SHORT REVIEW: Ocular Injury Model in Boxing



Due to the nature of boxing and other combat sports, structural damage to the facial region, including the eyes, is common. Because of this, it is thought that boxing poses a high risk of altered visual acuity. Whilst epidemiological studies have investigated the occurrence of facial and eye injuries, there have not yet been any studies recreating the biomechanics of punching utilizing a facial model. 


Models were created using a structured symmetry mesh, based off of CT/MRI recreation of the human face. A deformable glove model was used to deliver punches at a speed, force, and contact angle designed to simulate a strong hook punch to the frontal (at an angle of 0 degrees) and zygomatic (at an angle of 20 degrees) bones.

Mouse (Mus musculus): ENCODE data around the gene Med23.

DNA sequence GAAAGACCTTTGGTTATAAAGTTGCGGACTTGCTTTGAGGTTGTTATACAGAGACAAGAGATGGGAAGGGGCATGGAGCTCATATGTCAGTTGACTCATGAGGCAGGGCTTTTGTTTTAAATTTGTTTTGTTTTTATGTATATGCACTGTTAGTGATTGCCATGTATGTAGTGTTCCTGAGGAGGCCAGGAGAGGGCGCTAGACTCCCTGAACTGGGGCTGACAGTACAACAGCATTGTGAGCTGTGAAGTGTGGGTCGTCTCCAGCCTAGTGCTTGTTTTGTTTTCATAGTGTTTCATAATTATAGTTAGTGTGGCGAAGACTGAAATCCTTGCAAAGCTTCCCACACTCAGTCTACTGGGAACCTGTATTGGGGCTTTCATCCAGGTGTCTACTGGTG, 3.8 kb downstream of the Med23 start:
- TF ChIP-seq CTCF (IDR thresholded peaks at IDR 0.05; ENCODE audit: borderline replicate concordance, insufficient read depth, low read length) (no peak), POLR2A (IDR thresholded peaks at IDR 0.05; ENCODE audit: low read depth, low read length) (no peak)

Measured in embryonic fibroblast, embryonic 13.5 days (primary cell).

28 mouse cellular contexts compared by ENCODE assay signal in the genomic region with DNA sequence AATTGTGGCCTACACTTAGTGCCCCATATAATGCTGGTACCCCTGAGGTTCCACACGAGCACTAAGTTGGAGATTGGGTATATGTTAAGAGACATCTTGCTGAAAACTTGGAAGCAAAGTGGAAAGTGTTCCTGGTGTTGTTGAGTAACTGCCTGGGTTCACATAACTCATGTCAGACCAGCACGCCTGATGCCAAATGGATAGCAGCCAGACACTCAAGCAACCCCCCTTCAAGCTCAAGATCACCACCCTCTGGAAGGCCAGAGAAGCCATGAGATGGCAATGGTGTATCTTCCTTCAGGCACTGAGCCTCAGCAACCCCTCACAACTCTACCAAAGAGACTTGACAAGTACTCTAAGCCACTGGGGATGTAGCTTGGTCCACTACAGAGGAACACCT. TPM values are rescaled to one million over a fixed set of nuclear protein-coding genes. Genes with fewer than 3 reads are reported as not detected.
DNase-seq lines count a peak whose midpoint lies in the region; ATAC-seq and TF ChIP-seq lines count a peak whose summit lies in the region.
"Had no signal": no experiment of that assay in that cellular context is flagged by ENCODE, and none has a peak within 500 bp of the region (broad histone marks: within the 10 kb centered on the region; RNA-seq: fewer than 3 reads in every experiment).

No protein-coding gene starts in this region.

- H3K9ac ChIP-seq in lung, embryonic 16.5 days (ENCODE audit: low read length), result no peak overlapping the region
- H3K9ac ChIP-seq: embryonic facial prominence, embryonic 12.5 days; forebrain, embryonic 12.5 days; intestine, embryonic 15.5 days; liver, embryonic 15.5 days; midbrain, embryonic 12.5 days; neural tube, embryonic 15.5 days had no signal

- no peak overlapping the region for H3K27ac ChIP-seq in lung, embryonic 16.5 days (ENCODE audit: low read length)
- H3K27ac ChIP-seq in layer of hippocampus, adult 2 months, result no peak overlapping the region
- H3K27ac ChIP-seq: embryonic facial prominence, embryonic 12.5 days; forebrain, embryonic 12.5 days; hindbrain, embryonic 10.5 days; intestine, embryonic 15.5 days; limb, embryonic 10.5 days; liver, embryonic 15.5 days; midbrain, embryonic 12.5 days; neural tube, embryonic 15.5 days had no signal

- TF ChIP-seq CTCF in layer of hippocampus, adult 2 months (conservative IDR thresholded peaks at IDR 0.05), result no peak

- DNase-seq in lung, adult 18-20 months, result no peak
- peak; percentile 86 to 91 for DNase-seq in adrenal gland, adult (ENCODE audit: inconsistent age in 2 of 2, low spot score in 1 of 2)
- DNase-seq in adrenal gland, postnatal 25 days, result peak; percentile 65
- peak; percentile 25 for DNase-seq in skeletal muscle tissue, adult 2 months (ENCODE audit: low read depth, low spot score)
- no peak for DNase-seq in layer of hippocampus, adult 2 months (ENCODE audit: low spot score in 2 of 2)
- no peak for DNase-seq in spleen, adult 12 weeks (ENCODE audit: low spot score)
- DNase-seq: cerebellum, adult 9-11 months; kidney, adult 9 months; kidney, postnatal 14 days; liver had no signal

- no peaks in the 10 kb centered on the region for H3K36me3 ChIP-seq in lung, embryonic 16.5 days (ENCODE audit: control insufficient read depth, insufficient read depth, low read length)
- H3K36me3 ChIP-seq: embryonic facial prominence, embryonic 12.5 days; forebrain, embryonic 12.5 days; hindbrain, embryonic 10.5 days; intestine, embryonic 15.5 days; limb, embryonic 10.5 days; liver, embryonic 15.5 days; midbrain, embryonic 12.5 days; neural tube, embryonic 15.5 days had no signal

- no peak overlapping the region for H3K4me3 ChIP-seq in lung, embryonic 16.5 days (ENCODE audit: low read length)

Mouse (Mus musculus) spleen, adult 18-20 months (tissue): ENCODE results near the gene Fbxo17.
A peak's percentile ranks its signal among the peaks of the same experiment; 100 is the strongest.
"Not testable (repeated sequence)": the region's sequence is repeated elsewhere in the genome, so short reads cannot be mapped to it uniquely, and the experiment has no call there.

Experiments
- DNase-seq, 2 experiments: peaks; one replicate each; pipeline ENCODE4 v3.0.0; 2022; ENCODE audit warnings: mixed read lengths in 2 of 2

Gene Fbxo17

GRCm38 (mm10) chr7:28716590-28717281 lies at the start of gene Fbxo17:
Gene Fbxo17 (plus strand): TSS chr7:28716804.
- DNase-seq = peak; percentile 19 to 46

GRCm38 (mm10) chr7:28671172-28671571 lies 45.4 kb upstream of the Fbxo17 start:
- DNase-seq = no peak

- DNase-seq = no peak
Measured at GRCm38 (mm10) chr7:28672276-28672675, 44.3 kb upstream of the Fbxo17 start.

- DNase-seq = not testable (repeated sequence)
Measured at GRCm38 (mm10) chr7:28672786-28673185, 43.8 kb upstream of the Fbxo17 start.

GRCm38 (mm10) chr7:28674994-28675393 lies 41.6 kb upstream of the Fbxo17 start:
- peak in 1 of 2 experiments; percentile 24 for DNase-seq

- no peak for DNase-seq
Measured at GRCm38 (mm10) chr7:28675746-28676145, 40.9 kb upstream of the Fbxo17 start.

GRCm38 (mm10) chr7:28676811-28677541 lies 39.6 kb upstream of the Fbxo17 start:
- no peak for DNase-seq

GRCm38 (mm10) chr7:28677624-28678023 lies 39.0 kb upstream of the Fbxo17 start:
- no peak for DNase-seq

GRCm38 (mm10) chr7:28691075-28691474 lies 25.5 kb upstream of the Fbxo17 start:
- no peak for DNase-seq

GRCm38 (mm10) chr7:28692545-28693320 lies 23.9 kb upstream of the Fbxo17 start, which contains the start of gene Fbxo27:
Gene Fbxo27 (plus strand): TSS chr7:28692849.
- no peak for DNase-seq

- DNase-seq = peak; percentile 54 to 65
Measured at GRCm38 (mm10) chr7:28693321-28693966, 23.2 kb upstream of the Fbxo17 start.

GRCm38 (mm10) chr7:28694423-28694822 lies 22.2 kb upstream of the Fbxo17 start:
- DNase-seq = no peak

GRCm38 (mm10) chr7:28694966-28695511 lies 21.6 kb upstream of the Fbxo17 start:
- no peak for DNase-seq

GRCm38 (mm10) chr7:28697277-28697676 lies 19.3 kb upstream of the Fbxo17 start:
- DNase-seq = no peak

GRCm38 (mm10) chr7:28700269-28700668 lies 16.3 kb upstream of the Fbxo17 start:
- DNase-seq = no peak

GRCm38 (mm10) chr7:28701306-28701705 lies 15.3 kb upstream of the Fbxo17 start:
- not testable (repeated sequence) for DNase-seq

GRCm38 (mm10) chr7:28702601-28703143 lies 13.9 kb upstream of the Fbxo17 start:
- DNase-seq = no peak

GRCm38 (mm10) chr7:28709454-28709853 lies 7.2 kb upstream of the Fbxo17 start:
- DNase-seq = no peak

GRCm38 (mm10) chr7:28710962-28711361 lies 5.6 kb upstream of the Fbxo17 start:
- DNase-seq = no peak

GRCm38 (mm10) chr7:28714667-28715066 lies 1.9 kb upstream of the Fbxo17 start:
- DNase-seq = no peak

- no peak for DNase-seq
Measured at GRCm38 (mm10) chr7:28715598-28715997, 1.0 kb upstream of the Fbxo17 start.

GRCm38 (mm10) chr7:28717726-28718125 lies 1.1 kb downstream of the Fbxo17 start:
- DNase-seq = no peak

The force used for this study was significantly less than the force required to cause bony failure to the frontal and zygomatic bones of the skull. All areas of the eye were stressed to a much greater degree with frontal impact compared to zygomatic impact. 

The structures of the eye most likely to be impacted by punch force were the orbital fat (the container of the eye globe), the optic nerve, and the retina-vitreous body interface.

Stress to the iris, lens and ciliary body was in the lateral circumference, which may cause damage to the ocular muscles and impair eye function. 

Stress to the cornea, with impact to both areas, was mainly in the lateral circumference and the aqueous body, and was not sufficient to cause significant damage. 


Whilst this study using a 3D biomechanical model contributes to our understanding of the impact of punching force to specific anatomical structures around the eye, care needs to be taken in extrapolating these findings to to a live dynamic human model, whilst is likely to respond to trauma in a much more complicated fashion. 

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